Sushi is one of my favourite things to eat, but I didn’t always enjoy these thumb-length pillows of rice with raw fish.
Until Hashida, I tolerated unremarkable sushi served at Japanese restaurant chains, where passable uncooked seafood laid atop heavily vinegared, mushy, disproportionately large, machine-moulded chilled rice. Chef Kenjiro Hashida, better known as Hatch, showed me what good sushi should be: lightly vinegared, just-warm rice with grains that you can pick out with the tip of your chopstick, and blanketed with the freshest, sweetest catch. I recall leaving with a stupid grin I couldn’t wipe off my face.
It was 2013 when I first experienced Chef Hatch’s brilliance. In the last seven years, Hashida Singapore has gone through a series of incarnations, moving from Mandarin Gallery to Mohamed Sultan Road in 2018, then resurfacing in September last year as a private dining concept at OUE Social Kitchen after shutting its doors in April. There was also the now-defunct Hashida Garo, a more casual concept offering dainty sweets, small savoury plates and traditional Japanese teas. It closed less than a year of operations, as its owners wanted to focus on the main restaurant.
Turns out that the private dining venture was a prelude to a new Hashida on Amoy Street. This rebirth, however, isn’t what I’d had imagined. Instead of “growing up”, Hashida is breaking the mould of traditional Japanese establishments, the kind where no one talks above a whisper and food is served with hushed reverence. Hatch’s interest in formality has clearly been misplaced. Now, he wants to play.
The new abode, while still distinctly Japanese, is littered with curious touches, like the tiny Star Wars Lego figurine that greets you from an illuminated recess in the ceiling when you step through the restaurant’s torii gate. The cavernous restaurant has three dining rooms, each with its own look and feel. The largest is a gorgeous 12-seater space with two massive slabs of white paper-mache hanging overhead. I ask Chef Hatch if they are clouds, to which he replied, “Waves, clouds… it’s whatever you want it to be.” The walls are painted to look like a life-sized, 360-degree grayscale swatch to embody the yin and yang.
It is in this room that I witnessed Chef Hatch’s evolution truly unfold. He’s chattier and more relaxed than I remember, drinking sake offered by regulars, cracking jokes and making his guests laugh. His insouciance comes through in his contemporary “global-influenced” dishes, where he puts technique in the service of pure pleasure. Our three-hour, 17-course (to wit, each sushi is a course here) omakase dinner starts with five hors d’oeuvres that arrive in an octagonal vessel. There’s abalone topped with uni and caviar on a shell, a dollop of roasted sweet potato purée, a soy-sauce marinated, charcoal-scorched mackerel sushi, sweet snow crab and sea cucumber and a chilled turnip soup. Then a mochi rice cake followed, swimming in a white miso-based broth along with yam, roasted apple, and radish. The sashimi platter consists of tuna belly, cooked seaweed, scallop, a slice of perforated, crunchy yam stem, needlefish and ground wasabi mixed with soy sauce and horseradish skin that is peeled and cleaned. A couple of lily bulb dumplings with a clear, dashi-based sauce signals the end of the starter round. All these are light, airy, delicately flavoured, and screaming of freshness and a love for devilish detail.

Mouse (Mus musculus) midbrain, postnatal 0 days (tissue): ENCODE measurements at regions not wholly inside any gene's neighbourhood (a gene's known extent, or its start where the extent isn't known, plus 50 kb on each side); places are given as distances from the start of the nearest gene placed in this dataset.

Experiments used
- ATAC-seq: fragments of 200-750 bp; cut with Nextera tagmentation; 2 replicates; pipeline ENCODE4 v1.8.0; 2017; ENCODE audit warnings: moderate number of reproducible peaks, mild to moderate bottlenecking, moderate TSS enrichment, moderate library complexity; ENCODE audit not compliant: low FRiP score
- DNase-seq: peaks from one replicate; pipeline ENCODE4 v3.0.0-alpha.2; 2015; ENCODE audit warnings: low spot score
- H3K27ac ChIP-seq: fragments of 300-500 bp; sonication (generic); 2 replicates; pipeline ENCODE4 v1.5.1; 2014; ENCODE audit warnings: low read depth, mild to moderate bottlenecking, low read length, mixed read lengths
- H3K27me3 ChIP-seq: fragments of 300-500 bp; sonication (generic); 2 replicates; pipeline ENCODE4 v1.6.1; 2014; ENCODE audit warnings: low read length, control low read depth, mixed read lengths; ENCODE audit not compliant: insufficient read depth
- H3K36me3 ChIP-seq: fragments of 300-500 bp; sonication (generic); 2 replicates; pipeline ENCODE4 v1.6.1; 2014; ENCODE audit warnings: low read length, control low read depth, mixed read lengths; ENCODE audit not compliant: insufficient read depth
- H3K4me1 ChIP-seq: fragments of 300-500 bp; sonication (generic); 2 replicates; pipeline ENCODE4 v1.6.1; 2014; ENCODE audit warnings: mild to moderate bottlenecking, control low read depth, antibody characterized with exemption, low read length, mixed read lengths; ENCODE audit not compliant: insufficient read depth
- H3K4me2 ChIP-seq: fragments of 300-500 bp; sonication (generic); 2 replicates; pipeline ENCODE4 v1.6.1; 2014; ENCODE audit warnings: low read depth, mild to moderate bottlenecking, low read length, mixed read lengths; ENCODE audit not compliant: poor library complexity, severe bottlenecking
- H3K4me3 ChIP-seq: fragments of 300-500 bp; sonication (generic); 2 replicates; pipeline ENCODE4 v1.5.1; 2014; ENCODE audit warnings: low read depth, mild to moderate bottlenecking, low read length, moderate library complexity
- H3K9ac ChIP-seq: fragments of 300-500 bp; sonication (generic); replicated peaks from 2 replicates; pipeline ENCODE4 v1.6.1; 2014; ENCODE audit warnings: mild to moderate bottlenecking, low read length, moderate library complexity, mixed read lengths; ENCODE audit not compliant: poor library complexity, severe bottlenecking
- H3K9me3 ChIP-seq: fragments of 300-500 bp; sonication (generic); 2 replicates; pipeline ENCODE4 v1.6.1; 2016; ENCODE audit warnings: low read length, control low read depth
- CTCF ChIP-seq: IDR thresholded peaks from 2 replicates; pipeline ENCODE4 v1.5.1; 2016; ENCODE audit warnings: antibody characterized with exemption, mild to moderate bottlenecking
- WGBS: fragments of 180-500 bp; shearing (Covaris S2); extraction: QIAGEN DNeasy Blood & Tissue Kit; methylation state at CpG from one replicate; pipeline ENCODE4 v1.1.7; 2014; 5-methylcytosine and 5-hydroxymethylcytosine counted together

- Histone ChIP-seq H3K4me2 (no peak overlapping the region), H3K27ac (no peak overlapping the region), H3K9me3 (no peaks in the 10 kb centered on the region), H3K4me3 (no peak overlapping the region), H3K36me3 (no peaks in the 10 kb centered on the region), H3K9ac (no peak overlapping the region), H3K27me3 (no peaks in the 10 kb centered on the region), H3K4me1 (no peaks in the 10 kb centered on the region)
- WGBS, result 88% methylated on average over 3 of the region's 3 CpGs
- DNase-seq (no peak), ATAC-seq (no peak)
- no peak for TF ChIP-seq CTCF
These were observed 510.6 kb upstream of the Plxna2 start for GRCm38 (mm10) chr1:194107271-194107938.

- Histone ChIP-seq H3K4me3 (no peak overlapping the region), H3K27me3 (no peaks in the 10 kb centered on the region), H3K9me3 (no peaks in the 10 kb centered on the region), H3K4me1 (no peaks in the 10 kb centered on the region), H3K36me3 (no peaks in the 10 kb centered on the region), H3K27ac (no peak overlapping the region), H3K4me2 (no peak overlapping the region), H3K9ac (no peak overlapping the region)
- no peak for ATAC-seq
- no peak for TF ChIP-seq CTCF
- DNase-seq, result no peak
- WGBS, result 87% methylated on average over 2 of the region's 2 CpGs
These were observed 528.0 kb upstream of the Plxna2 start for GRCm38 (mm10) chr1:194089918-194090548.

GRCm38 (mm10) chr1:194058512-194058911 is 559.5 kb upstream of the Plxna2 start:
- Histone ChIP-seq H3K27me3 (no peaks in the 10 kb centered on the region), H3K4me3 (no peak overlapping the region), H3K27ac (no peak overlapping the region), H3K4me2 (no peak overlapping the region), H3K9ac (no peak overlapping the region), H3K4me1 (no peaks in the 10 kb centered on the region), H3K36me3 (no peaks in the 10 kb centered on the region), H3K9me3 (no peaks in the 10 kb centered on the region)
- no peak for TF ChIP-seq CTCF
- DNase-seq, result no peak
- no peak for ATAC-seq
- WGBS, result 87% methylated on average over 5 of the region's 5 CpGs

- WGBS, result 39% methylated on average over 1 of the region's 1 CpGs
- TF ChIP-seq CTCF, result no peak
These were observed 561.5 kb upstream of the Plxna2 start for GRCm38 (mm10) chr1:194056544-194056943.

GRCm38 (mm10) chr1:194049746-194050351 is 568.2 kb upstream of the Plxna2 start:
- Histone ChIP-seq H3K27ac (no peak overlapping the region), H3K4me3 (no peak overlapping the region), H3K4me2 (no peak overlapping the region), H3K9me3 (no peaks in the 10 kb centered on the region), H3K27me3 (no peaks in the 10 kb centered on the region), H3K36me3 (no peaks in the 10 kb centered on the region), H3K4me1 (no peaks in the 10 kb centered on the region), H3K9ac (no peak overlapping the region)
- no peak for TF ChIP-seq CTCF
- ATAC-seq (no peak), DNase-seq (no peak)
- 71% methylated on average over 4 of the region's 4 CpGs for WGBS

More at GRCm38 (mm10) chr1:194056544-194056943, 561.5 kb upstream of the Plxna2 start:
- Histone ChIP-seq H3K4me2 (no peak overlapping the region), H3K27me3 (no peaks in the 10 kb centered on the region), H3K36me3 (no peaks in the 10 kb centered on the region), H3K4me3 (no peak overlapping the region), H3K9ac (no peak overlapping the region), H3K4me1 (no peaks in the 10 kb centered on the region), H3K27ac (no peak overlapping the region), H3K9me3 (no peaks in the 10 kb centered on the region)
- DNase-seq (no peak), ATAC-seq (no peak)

Are you still there? Hang on, because we haven’t got to the best bits yet. One by one, Chef Hatch places a piece of sushi (flounder fin, yellow jack, aged akame zuke marinated in soy, buri and baby tai, needlefish, and hand-carved tuna belly, Hashida’s signature) in front of us, which I devour in a rapidly unladylike manner — with my fingers and a huge mouthful for each. I’m not sure what some of the fish are, but they are all thick, subtly seasoned and utterly perfect. These are augmented with a delightful bonito fish aburi smoked with Japanese straw, a silky-smooth chawanmushi, the juiciest tempura oyster, a small rice bowl with ikura, uni and beltfish, as well as a clear soup with handmade fish cake, seaweed and spring onions. By this point, things get deliciously woozy — not just from the highly-drinkable sake — but also from the magic cast by the team at Hashida.
Everything here is crafted with skill and talent, and revealing these dishes feels like shouting out spoilers from the rooftops. But there’s a matcha pudding, Japanese fresh fruits and a sweet mochi wrapped with gobo, sour plum sauce and white bean paste for dessert. At a time when the world seems so precarious, play can seem like a fool’s errand. The new Hashida is an invitation to leave your worries at the door, have fun and tap into that unabashed feeling you had as a child — something that we could certainly use right now.
Hashida Singapore, 77 Amoy Street, Singapore 069896, +65 8129 5336
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